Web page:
- The Icelandic drama film Metalhead is about a girl who witnesses the accidental death of her brother, who was an avid heavy metal fan. To deal with her grief and anger she remakes herself in his image by wearing his clothes and listening to his music at loud volumes. But as time goes on her acts of rebellion no longer satisfy her so she begins lashing out on a larger and more destructive scale.
- Strange Frequency has many metal heads in it.
- That '70s Show has Hyde, your resident '70s era metalhead. Donna could also count to a lesser extent.
Where are my Led Zeppelin
Oh, those? I removed them. They were ugly anyhow. It's time for a change. Donna: Captain and Tenille
Yeah! Aren't they great? Donna gives Jackie a Death Glare.
- The majority of the freaks in Freaks and Geeks could qualify as Metalheads around the end of the 70's beginning of the 80's.
- The secondary gimmick of Balls Mahoney, ECW was full of metal music anyway so it wasn't especially noticeable compared to, well you know, chairs and stuff. Still, he made sure to let everyone know, even if it was just with the horn gesture.
- Most of the good guys in the game Brutal Legend are metalheads. The main character is the world's greatest roadie, and there are even thick-skulled headbangers who overcome their foes by head-butting them to death.
- And their combo attack is the Mosh Pit.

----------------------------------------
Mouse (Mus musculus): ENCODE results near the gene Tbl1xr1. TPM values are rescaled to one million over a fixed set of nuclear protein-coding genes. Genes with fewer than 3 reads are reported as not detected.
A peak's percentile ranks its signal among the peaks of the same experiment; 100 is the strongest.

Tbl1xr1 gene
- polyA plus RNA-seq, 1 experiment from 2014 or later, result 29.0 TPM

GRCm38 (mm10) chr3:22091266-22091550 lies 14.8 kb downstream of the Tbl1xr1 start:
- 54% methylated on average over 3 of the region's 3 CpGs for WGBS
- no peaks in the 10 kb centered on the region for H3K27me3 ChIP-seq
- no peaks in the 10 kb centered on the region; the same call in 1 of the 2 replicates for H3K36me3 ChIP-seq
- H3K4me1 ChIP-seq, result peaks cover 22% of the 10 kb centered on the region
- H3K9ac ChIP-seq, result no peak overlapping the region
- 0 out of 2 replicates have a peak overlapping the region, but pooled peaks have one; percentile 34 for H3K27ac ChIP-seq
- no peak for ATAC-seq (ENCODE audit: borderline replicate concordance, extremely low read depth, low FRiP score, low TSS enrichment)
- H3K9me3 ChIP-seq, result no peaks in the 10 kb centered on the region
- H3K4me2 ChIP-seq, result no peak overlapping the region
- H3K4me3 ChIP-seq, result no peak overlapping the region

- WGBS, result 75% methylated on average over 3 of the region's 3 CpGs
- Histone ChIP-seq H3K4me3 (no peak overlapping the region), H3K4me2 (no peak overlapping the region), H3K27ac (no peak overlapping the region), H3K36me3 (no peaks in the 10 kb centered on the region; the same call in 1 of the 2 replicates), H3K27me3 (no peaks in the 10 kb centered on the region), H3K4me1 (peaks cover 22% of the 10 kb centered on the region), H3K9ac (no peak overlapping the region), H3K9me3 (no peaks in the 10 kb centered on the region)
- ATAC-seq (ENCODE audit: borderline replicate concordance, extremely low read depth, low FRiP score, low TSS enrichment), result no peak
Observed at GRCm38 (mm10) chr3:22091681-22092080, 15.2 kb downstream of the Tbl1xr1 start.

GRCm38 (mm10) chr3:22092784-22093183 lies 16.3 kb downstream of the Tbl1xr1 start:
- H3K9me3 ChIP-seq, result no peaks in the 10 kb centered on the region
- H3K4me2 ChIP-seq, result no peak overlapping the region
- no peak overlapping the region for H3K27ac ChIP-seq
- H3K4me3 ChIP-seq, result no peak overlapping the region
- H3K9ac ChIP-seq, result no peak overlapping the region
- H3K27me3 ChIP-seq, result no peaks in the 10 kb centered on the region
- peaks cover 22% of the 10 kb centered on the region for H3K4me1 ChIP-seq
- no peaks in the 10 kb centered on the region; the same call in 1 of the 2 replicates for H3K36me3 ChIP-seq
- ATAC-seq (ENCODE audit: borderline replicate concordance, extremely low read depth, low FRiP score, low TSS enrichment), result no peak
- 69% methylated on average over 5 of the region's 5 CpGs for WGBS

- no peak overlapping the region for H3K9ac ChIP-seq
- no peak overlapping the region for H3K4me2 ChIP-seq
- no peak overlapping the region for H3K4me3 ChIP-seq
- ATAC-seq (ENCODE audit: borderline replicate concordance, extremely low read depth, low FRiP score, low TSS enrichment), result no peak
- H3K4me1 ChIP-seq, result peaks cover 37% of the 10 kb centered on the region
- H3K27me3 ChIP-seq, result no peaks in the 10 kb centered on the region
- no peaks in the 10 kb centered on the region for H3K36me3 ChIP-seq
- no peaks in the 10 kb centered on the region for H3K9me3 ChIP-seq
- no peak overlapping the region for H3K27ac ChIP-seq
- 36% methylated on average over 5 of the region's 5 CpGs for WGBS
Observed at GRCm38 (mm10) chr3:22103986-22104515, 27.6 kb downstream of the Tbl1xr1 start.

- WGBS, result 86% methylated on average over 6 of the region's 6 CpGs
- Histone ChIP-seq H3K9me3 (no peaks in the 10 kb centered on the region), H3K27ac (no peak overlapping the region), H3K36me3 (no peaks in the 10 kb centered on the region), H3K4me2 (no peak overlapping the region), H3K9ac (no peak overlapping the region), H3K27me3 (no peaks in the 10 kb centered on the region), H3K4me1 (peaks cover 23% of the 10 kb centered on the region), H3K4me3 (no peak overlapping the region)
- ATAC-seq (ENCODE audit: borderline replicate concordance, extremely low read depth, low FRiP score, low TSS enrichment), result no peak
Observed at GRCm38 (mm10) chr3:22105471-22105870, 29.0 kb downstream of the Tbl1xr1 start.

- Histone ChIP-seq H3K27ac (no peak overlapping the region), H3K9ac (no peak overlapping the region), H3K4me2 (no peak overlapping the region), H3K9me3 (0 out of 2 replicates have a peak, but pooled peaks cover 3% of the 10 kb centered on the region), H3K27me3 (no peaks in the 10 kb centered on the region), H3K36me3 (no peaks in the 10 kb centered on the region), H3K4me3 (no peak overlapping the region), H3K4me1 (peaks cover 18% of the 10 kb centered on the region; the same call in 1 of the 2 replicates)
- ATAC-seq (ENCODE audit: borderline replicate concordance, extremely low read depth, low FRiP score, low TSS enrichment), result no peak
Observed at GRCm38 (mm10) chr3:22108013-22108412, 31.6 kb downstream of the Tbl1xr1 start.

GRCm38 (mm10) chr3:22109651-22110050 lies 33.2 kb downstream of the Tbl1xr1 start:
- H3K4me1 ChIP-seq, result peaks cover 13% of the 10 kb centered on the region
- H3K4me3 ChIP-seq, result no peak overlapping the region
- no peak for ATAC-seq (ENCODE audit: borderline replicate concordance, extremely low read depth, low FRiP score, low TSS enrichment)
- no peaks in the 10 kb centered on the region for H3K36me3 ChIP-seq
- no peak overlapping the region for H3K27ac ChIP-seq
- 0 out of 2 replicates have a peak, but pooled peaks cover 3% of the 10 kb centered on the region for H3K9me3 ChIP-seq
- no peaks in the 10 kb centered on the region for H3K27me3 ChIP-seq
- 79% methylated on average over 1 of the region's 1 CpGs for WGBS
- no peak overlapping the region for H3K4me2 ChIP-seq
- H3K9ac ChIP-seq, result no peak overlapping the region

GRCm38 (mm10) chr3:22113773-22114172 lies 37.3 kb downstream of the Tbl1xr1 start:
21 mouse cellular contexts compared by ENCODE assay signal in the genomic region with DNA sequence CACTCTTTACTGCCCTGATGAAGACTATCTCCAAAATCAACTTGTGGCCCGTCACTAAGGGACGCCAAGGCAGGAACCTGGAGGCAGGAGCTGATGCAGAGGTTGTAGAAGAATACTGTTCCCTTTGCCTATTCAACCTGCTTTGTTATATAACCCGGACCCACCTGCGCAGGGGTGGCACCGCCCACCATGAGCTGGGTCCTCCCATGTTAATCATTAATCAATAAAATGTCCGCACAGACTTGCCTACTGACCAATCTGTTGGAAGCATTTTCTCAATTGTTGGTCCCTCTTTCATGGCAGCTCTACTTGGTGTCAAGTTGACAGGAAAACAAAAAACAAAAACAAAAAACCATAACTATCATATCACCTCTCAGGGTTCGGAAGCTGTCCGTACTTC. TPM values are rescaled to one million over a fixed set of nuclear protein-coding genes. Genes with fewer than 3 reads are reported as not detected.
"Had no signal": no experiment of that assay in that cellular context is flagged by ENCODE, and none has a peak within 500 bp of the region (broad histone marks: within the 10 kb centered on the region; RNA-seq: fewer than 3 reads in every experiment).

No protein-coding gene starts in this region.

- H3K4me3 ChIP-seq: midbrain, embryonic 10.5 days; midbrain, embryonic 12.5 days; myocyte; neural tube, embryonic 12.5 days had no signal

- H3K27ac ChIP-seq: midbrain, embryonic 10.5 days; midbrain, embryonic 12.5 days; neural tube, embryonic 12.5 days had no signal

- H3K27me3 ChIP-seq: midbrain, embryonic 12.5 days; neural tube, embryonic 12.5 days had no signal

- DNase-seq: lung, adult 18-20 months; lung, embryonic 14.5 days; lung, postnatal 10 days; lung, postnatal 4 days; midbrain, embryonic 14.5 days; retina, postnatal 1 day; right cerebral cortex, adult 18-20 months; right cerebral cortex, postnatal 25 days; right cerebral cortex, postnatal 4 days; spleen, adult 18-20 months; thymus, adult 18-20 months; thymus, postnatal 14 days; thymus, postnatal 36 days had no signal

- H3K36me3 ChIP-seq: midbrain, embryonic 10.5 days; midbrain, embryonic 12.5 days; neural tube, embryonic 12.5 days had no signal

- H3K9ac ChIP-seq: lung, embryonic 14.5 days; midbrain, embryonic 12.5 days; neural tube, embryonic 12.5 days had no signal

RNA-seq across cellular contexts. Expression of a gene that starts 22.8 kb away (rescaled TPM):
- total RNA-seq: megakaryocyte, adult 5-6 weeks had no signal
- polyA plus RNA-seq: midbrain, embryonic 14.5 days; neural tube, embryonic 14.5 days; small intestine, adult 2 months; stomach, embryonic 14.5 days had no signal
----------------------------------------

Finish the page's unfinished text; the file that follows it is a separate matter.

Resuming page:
- The character of Axel Steel from Guitar Hero is a stereotypical metalhead.
- The character of Casey Lynch also seems to be an example of a female metalhead, in addition to being a bit of a Grunge fan.
- Lars Umlaut is another metalhead character, albeit one who is mainly interested in Norwegian black metal.
- I-no from Guilty Gear is a musician that plays loud heavy metal as her moveset and Instant Kill.
- Averted in Power Gig: Rise of the SixStringas the most metalhead looking character is actually a poet with a Dark and Troubled Past.
- Ibuki Mioda in Super Danganronpa 2, the "Ultimate/Super Highschool Level Musician/Light Music club member." She left her old band due to creative differences, from them wanting to play pop music as opposed to her love for death metal. In one of the special interactions with her, she challenges your character to a headbanging competition, and he ends up wondering why she doesn't get horrific neck pains from thrashing around.
- The metalhead stereotype is lampooned in this article from The Onion.
- Similarly, Cracked pokes fun at it when referring to Def Leppard fans in the eighties:
In the band's heyday, fans of Def Leppard spanned all colors, genders, and hairstyles (or at least hairstyles typical of the late eighties). The vast majority of Heavy Metal fans, meanwhile, are widely known to be white males, either rail-thin or over 250 pounds, with so much hair they could supply a Locks of Love chapter in perpetuity.
- Beavis and Butt-Head is about a pair of extremely stupid and socially inept teenage metalheads.
- The character of Otto Mann from The Simpsons. In one episode he was forced to choose between his bride-to-be and metal. Guess what he chose?
- In Metalocalypse, Dethklok fans are portrayed as being sterotypical metalheads.
- Home Movies has the inarticulate teenage metalhead Duane and his band Scäb. In spite of his lack of ability to express himself verbally, he is a highly talented guitarist and has written a rock opera based on Franz Kafka.
- The Bumbling Dad from My Dad The Rock Star
- The "menial jobs and not book smart" description is averted in real life: a French sociologist studied the metal crowd, taking for basis the fans who attended the Hellfest Summer Open Air festival of 2011. His conclusion: higher diplomas and less unemployment among metalheads than other youth groups.